alarm-ringing ambulance angle2 archive arrow-down arrow-left arrow-right arrow-up at-sign baby baby2 bag binoculars book-open book2 bookmark2 bubble calendar-check calendar-empty camera2 cart chart-growth check chevron-down chevron-left chevron-right chevron-up circle-minus circle city clapboard-play clipboard-empty clipboard-text clock clock2 cloud-download cloud-windy cloud clubs cog cross crown cube youtube diamond4 diamonds drop-crossed drop2 earth ellipsis envelope-open envelope exclamation eye-dropper eye facebook file-empty fire flag2 flare foursquare gift glasses google graph hammer-wrench heart-pulse heart home instagram joystick lamp layers lifebuoy link linkedin list lock magic-wand map-marker map medal-empty menu microscope minus moon mustache-glasses paper-plane paperclip papers pen pencil pie-chart pinterest plus-circle plus power printer pushpin question rain reading receipt recycle reminder sad shield-check smartphone smile soccer spades speed-medium spotlights star-empty star-half star store sun-glasses sun tag telephone thumbs-down thumbs-up tree tumblr twitter tiktok wechat user users wheelchair write yelp youtube

Cataracts And Our Vision

Over 20 million adults age 40 and older and half of seniors 80 and older have cataracts, and that’s just in the US.

Because cataracts are so common, it’s important to know what they are, their symptoms, and how they can be treated.

The Basics Of Cataracts

Normally, the proteins inside the lenses of our eyes line up in a way that makes them completely transparent, but over time they can begin to clump together in a way that blocks light. This clump of proteins is a cataract. It doesn’t affect the rest of the eye’s anatomy, but it can dim or fully obscure vision. Cataracts are so common that they are the leading cause of blindness across the world.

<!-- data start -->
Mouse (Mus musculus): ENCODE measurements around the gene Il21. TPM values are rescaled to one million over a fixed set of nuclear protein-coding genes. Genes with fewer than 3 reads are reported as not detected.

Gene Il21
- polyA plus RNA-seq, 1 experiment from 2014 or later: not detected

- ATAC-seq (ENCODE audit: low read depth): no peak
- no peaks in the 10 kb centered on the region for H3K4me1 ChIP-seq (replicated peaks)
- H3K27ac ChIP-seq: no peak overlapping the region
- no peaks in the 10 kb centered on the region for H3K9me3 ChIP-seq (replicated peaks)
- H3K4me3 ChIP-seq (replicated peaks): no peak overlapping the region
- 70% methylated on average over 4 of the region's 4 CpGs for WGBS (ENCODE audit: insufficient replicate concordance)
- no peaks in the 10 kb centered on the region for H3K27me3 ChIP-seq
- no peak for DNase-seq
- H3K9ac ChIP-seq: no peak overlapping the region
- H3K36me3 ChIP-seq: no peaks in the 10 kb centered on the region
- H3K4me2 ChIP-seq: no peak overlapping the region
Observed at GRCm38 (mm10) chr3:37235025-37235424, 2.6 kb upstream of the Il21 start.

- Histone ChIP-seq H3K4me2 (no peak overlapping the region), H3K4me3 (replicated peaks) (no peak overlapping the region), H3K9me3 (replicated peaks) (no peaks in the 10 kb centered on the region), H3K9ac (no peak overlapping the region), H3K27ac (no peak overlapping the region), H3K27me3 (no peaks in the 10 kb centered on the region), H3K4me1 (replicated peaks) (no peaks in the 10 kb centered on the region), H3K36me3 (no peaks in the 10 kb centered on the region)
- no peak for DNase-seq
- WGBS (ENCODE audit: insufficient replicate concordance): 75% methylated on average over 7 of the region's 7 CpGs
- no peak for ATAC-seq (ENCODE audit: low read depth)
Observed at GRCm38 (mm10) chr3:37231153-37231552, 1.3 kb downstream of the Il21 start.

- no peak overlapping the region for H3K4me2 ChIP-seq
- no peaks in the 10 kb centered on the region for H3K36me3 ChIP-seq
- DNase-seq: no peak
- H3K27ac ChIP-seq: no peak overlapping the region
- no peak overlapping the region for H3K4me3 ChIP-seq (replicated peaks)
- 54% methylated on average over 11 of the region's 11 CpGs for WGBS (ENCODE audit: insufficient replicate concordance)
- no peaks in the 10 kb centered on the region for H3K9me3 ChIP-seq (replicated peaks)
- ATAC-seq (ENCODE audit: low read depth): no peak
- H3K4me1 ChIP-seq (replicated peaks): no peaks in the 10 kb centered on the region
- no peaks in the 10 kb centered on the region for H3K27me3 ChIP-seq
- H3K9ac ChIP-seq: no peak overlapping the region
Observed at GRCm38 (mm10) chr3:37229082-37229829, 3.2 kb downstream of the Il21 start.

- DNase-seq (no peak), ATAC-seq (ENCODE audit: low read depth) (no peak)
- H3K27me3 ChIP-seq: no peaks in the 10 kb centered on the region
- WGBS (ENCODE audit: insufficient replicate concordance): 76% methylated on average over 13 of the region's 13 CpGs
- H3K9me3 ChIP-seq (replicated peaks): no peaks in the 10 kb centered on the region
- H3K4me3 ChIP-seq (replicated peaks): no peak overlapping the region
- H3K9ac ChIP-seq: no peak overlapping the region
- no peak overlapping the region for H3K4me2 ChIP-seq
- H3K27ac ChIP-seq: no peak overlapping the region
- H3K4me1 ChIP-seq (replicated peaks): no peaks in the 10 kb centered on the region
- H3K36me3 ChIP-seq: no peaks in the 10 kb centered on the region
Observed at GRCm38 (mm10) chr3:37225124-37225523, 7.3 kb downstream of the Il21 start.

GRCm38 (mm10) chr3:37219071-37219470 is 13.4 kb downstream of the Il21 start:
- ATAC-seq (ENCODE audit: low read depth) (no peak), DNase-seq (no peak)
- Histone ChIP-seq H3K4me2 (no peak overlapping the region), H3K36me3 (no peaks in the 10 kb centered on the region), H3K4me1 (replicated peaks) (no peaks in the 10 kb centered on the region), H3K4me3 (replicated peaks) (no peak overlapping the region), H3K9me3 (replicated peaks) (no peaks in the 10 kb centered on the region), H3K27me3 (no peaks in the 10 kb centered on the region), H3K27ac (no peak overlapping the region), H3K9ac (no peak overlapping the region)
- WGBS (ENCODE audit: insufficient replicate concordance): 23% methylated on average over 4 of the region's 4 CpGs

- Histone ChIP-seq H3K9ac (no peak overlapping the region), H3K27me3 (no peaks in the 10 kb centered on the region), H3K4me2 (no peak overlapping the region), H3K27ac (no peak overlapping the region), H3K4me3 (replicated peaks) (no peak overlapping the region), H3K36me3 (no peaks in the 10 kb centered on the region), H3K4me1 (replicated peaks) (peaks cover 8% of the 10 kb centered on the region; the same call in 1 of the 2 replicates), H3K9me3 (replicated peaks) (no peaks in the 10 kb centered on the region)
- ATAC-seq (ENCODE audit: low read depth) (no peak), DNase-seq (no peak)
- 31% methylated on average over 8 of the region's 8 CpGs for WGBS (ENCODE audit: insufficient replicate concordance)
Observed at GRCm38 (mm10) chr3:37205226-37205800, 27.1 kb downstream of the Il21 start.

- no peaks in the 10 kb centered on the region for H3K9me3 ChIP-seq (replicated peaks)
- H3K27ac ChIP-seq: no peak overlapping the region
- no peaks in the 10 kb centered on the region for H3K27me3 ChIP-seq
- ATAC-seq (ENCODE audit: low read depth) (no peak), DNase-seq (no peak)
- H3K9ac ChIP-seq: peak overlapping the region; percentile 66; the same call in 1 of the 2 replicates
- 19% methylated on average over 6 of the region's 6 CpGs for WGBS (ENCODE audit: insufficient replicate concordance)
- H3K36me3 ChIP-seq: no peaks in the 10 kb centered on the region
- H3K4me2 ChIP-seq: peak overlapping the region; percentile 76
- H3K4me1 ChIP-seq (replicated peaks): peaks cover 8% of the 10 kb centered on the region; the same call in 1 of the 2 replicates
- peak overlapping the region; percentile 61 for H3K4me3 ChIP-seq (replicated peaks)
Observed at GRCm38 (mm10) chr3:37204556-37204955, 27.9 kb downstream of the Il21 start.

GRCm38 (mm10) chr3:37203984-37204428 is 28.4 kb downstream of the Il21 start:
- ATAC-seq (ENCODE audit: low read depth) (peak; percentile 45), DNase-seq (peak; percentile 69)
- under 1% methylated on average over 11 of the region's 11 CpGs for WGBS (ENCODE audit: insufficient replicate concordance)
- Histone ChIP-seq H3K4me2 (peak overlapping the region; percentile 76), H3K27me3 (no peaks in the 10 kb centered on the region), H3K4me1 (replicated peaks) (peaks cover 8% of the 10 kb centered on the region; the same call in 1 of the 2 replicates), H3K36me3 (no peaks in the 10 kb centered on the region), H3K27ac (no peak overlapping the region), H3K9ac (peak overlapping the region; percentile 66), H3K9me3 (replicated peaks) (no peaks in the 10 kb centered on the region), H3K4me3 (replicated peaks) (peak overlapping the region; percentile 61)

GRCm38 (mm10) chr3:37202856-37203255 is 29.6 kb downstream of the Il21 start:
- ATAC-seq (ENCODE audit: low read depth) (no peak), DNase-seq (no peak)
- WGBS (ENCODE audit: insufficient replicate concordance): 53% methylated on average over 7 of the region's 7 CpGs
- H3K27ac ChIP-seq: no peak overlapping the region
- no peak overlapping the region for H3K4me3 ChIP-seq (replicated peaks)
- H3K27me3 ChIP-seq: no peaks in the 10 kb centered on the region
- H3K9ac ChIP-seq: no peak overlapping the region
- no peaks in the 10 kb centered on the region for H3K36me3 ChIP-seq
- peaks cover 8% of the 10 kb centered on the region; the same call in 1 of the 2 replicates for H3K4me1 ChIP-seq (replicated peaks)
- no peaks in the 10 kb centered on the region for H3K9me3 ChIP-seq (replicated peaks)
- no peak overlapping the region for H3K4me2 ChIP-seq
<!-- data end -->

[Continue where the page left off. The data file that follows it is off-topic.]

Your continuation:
Cataract Symptoms

Cataracts may only take up a small area of the eyes’ lenses when they first begin to form, and the effect isn’t that noticeable. However, over time, the following symptoms may appear:

  • Dim, blurry, or cloudy vision
  • Difficulty seeing at night
  • Light sensitivity and increased glare
  • Halo effect around lights
  • Frequent changes in corrective lense prescriptions
  • Fading or yellowing colors
  • Double vision in one eye

Causes Aside From Old Age

While advancing age is the most common risk factor for cataracts, plenty of people get them starting at age 40, and several things increase our chances of getting them, including:

  • Diabetes
  • Smoking
  • Family history of cataracts
  • UV radiation
  • High blood pressure
  • Previous eye injury or inflammation
  • Previous eye surgery
  • Obesity
  • Excessive alcohol consumption
  • Prolonged corticosteroid medication use

Now For The Good News

Eventually, glasses or contacts won’t be able to do enough to counter the effects of cataracts. Fortunately, an eye surgeon can easily remove the cataracts and restore the patient’s clear vision, and it only takes one short surgery per eye. Cataract surgery is such a low-risk, routine, and simple surgery that it is performed more frequently than any other surgery in the US — at a rate of three million surgeries per year!

Sometimes cataract surgery can even correct other vision problems, like astigmatism:

Are You Experiencing Symptoms?

If you or someone you love has been dealing with cataract symptoms, there’s no need to suffer in silence! Schedule an appointment with us so that we can start making a plan to get you or your loved one back to a life free of cloudy vision!

Thank you for being a part of our practice family!

Top image by Flickr user Adam McGuffie used under Creative Commons Attribution-Sharealike 4.0 license. Image cropped and modified from original.
The content on this blog is not intended to be a substitute for professional medical advice, diagnosis, or treatment. Always seek the advice of qualified health providers with questions you may have regarding medical conditions.